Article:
Smile at Me Ch.3

I knew that Paris wasn't wrong when she said Tristan would be back this year the moment I enter through those doors.

Could I feel him? Or could I feel the vibe of those around, who were so excited by the return of their favorite. Either way I knew he was here and it was just a matter of time before I saw him again. I don't bother going to my locker, I'm late as it is. And this is only a half a day, it's to ease us into the school year.

I go to Mrs. Winter's AP English class, it's going to be a hell of a way to start off my day. There are five kids in the class already, the seats are arranged in a semi-circle, meaning she expects participation, but there's no teacher or Tristan as of yet. How quickly that changes within five minutes another dozen kids enter the class and the teacher. The first bell has rung, soon followed by the second bell, that's when he shows up. With a smile on his face he says hello to the teacher, she's so charmed so forgets that he's late on the first day, he takes a seat in the front, the same row as me and we're separated by only one person. He hasn't looked at me yet though, does he even realize I'm there?

Does he care?

I can barely see him, I especially can't see him without looking obvious, so I turn my attention the best I can to the teacher.

I suddenly realize that I am still not listening to the teacher and only the thoughts in my head. Is she saying something about Shakespeare, stop Rory, stop right now, don't think about Romeo and Juliet. Focus!

Death scenes she's talking about death scenes, she's going to make people read different death scenes. Now the question is am I afraid she'll give Tristan and I the Romeo and Juliet scene or afraid that she won't?

She starts out with the first row and begins to go across. Othello she says to the first two people in the row, that's when I realize Tristan and I won't be together, Hamlet goes next, we're at me now and she says Anthony and Cleopatra, my neighbor then in a horse voice explains the lose of his voice after an Eminem concert the previous night, delight fills me, followed by fear as she pairs Tristan and I together. She hands us our books and I start reading the lines as she continues handing out the plays.

I've read this play before. I wonder if it suits us more than Romeo and Juliet did? In my opinion they're two totally foolish characters who could have been happy. He kills himself rather than accept defeat, he destroys himself for her, then as he's almost at death's door she goes on and on instead of letting him speak, giving her audience the absolute perfect show of a grieving lover because is always a show and you cannot let yourself be honest and real. I try to focus on the two couples that go before us, but it's impossible. We're ready to go and he still hasn't looked at me, he stands as soon as the other couple starts to walk back over to their seats. His back is turned to me as he begins and catches me off guard, he turns though as he says his lines, still no smile.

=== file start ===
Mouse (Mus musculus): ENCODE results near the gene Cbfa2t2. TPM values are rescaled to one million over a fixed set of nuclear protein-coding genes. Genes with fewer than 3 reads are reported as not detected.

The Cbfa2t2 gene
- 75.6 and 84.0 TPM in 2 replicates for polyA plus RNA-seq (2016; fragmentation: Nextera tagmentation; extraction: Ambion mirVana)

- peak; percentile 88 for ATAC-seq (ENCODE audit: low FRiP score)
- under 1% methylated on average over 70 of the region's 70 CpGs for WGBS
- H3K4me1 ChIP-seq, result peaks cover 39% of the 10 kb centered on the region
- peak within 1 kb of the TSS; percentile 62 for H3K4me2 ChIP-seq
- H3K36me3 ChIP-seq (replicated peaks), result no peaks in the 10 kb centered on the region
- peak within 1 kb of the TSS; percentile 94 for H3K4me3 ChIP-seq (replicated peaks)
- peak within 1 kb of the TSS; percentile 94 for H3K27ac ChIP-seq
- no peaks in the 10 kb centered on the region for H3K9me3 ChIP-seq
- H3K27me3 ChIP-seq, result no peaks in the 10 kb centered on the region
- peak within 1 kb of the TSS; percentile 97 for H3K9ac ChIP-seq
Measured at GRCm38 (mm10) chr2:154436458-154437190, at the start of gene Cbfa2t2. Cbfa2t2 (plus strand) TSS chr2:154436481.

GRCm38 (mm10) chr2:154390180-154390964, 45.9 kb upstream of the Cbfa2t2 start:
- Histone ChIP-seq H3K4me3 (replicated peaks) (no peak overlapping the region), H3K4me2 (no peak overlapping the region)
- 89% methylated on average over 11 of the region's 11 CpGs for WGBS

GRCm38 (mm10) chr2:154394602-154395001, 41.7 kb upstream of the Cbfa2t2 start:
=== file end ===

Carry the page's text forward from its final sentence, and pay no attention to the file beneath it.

ANTONY. I am dying, Egypt, dying; only I here importune death awhile, until Of many thousand kisses the poor last I lay upon thy lips.

CLEOPATRA. I dare not, dear,-- Dear my lord, pardon,--I dare not, Lest I be taken: not the imperious show Of the full-fortun'd Caesar ever shall Be brooch'd with me; if knife, drugs, serpents, have Edge, sting, or operation, I am safe; Your wife Octavia, with her modest eyes And still conclusion, shall acquire no honour Demuring upon me.--But come, come, Antony,-- Help me, my women,--we must draw thee up; Assist, good friends.

ANTONY. O, quick, or I am gone.

CLEOPATRA. Here's sport indeed!--How heavy weighs my lord! Our strength is all gone into heaviness; That makes the weight: had I great Juno's power, The strong-wing'd Mercury should fetch thee up, And set thee by Jove's side. Yet come a little,-- Wishers were ever fools,--O come, come;

[They draw ANTONY up.]

And welcome, welcome! die where thou hast liv'd: Quicken with kissing: had my lips that power, Thus would I wear them out.

ALL. A heavy sight!

ANTONY. I am dying, Egypt, dying: Give me some wine, and let me speak a little.

CLEOPATRA. No, let me speak; and let me rail so high That the false huswife Fortune break her wheel, Provok'd by my offence.

ANTONY. One word, sweet queen: Of Caesar seek your honour, with your safety.--O!

CLEOPATRA. They do not go together.

ANTONY. Gentle, hear me: None about Caesar trust but Proculeius.

CLEOPATRA. My resolution and my hands I'll trust; None about Caesar.

ANTONY. The miserable change now at my end Lament nor sorrow at: but please your thoughts In feeding them with those my former fortunes Wherein I liv'd, the greatest prince o' the world, The noblest; and do now not basely die, Not cowardly put off my helmet to My countryman, a Roman by a Roman Valiantly vanquish'd. Now my spirit is going: I can no more.

CLEOPATRA. Noblest of men, woo't die? Hast thou no care of me? shall I abide In this dull world, which in thy absence is No better than a sty?--O, see, my women,

[Antony dies.]

The crown o' the earth doth melt.--My lord!-- O, wither'd is the garland of the war, The soldier's pole is fallen: young boys and girls Are level now with men: the odds is gone, And there is nothing left remarkable Beneath the visiting moon.

I pretend to faint, with a hand to my head and a little swoon. I open my eyes again and the class is smiling, then I see him out of the corner of my eye and he's got that smirky little grin on his face that's always made me want to swoon. It's real now, Tristan's back, now here goes making his life just a little distressing, after all, it's just payback, he's messed with my head, now it's my turn to mess with his.